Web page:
Juliet Davenport, CEO of 100% renewable electricity supplier Good Energy, here argues that proposed reform of energy tariffs could jeopardise the future of green schemes such as the Green Energy Supply Certification Scheme. These schemes provide clarity and transparency to the consumer but currently face the axe under Ofgem proposals.
“Energy tariffs have hardly been out of the headlines in recent months, and for all the wrong reasons. The highly complex and opaque nature of our energy market often leaves consumers with far more questions about why their energy bill is going up than answers. Dissatisfaction levels have rocketed and confidence in the market has plummeted.
Currently, the dilemma of how we reduce carbon emissions whilst making the necessary large investment in infrastructure is almost exclusively focussed on two things – the generation and consumption of electricity. But we need to pay more attention to the role of the middle men in the market – the energy retailers, like Good Energy –in linking these elements through the energy tariffs we offer our customers.
There are some early positive initiatives. The independent Green Energy Supply Certification Scheme offers ‘guaranteed’ green tariffs and therefore encourages households and small businesses to use renewable electricity to reduce their carbon emissions, stimulating investment in new renewable generation in the process. At a time when planning approvals for new wind farms are plummeting, discounted local electricity tariffs should ensure that communities benefit financially from having a wind farm in their midst, reducing local objections to new sites. Tariffs linked to smart metering have the potential to give households more control over their energy use and help suppliers manage a smarter grid system, bringing costs down.
Suppliers are now looking at new ways to capitalise on the next generation of smart energy infrastructure to deliver new tariffs that will transform consumers’ relationship with the energy they use. In particular, the smaller and more innovative suppliers, such as Good Energy, have led the way in developing these products as a means of differentiating themselves from the distinctly bog-standard and overly-complex tariffs that the larger suppliers have offered over the years.
These forward-thinking customer-friendly ideas are, unfortunately, under threat from Ofgem’s plans to simplify energy tariffs. In its desire to be seen to respond to wider consumer dissatisfaction with the energy market, the regulator has lurched towards a set of ham-fisted proposals that will pull the rug from underneath those suppliers seeking to provide tariffs that consumers want and the market needs.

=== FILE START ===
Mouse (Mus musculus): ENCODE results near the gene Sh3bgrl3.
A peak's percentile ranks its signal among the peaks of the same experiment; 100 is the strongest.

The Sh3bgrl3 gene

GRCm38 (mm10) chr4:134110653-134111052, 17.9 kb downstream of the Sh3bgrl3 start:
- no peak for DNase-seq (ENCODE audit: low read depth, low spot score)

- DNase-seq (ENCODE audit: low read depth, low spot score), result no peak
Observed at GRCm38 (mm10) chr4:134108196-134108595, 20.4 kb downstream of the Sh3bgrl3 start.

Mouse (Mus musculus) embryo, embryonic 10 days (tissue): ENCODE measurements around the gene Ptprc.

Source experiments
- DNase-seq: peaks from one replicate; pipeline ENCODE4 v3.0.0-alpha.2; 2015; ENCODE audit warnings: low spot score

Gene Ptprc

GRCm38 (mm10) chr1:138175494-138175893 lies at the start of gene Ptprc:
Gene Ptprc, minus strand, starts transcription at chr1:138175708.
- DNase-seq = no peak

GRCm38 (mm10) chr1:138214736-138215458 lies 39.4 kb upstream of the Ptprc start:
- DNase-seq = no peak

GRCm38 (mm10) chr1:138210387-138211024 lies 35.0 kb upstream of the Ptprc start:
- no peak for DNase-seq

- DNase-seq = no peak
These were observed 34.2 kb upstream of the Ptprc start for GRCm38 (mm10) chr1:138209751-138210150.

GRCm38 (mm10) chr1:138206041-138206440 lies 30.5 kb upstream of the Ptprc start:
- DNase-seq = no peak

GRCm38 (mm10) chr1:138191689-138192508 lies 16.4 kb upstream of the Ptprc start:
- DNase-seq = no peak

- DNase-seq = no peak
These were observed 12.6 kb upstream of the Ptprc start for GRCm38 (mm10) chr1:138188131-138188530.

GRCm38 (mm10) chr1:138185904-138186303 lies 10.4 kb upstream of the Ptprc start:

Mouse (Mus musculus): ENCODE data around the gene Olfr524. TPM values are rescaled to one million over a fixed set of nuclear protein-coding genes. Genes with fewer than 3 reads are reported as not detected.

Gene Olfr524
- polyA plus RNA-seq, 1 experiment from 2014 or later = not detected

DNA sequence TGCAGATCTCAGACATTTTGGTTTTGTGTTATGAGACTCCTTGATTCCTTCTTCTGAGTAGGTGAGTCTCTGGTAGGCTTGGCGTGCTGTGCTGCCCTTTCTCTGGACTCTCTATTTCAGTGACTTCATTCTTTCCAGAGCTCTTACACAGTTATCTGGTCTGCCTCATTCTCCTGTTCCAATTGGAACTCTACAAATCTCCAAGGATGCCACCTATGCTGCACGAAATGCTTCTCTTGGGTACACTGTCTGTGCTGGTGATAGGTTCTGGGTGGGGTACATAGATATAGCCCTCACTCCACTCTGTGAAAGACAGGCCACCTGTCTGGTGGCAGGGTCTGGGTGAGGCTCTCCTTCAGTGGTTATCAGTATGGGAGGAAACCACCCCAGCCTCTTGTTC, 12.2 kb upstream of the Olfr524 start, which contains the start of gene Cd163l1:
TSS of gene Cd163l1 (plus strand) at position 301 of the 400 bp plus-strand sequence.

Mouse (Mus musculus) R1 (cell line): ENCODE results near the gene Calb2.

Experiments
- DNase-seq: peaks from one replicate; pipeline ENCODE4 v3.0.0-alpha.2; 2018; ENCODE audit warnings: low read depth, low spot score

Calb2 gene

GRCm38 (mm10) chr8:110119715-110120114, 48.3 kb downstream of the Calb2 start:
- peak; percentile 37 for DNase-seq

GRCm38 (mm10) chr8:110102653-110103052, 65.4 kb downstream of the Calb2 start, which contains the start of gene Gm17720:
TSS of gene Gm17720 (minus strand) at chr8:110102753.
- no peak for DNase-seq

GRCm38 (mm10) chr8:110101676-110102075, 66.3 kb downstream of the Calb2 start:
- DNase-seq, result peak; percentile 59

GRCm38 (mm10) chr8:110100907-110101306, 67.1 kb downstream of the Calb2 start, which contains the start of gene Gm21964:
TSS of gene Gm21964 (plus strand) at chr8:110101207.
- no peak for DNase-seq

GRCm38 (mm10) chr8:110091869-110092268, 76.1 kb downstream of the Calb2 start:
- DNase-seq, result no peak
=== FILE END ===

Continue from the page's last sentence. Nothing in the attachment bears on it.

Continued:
Because they will only be allowed to have one standard, variable rate tariff, suppliers will limit innovation to fixed-term, fixed-price tariffs. But the rigid nature of those tariffs will naturally preclude them from developing the best possible product. For example, if a supplier were to offer a discounted local electricity tariff that was fixed both in price and length of time, but the price of other tariffs on the market became cheaper during the time period of that tariff then clearly any benefit from the local tariff would disappear, leaving the consumer locked into the more expensive tariff. Larger suppliers will be deterred from offering a certified ‘green’ tariff as a standard product, which could lead to the collapse of the only scheme which gives consumers certainty about the provenance of their electricity supply.
Other more complex problems exist. Creating new, smarter fixed tariffs relies on the ability of all suppliers to buy power from the wholesale markets cheaply and easily. Unfortunately the UK market is still geared to the ‘Big Six’ in that regard, and it will be harder for smaller suppliers to offer competitive tariffs.
The end result is that energy and climate-change policy risks missing the final link in the chain - the link between how electricity is generated, and how it is used.
Good Energy has a proud track record of campaigning for an energy market founded on simplicity and transparency, so that the consumer, not the supplier, is in the driving seat. But there is no need to sacrifice the kind of innovation that helps deliver just that. This will become increasingly important as our market becomes more intelligent and consumers' expectations increase.
The energy regulator appears to be sacrificing the best elements of the energy market of tomorrow to gain headlines today. Instead, it must recognise that tariff simplification has to be undertaken without harming the kind of innovation that is in the best interest of consumers, the best interest of the market and the best interest of the UK.
A simpler, clearer and more transparent energy market? Definitely. In the way that Ofgem proposes? No.”
Juliet Davenport is founder and Chief Executive of Good Energy, the UK’s leading renewable electricity supplier. Since Good Energy was founded over 10 years ago it has effected real change in the energy market. It now has 28,000 customers and supports over 12,000 independent green generators. Its goal is to help the UK to a 100% renewable future. Juliet has won several accolades for her work, including PLUS Markets CEO of the year 2009, 2010 and 2012. Good Energy has won a Sunday Times Best Green Company Award twice, an Observer Ethical Award and was named West of England Business of the Year 2009.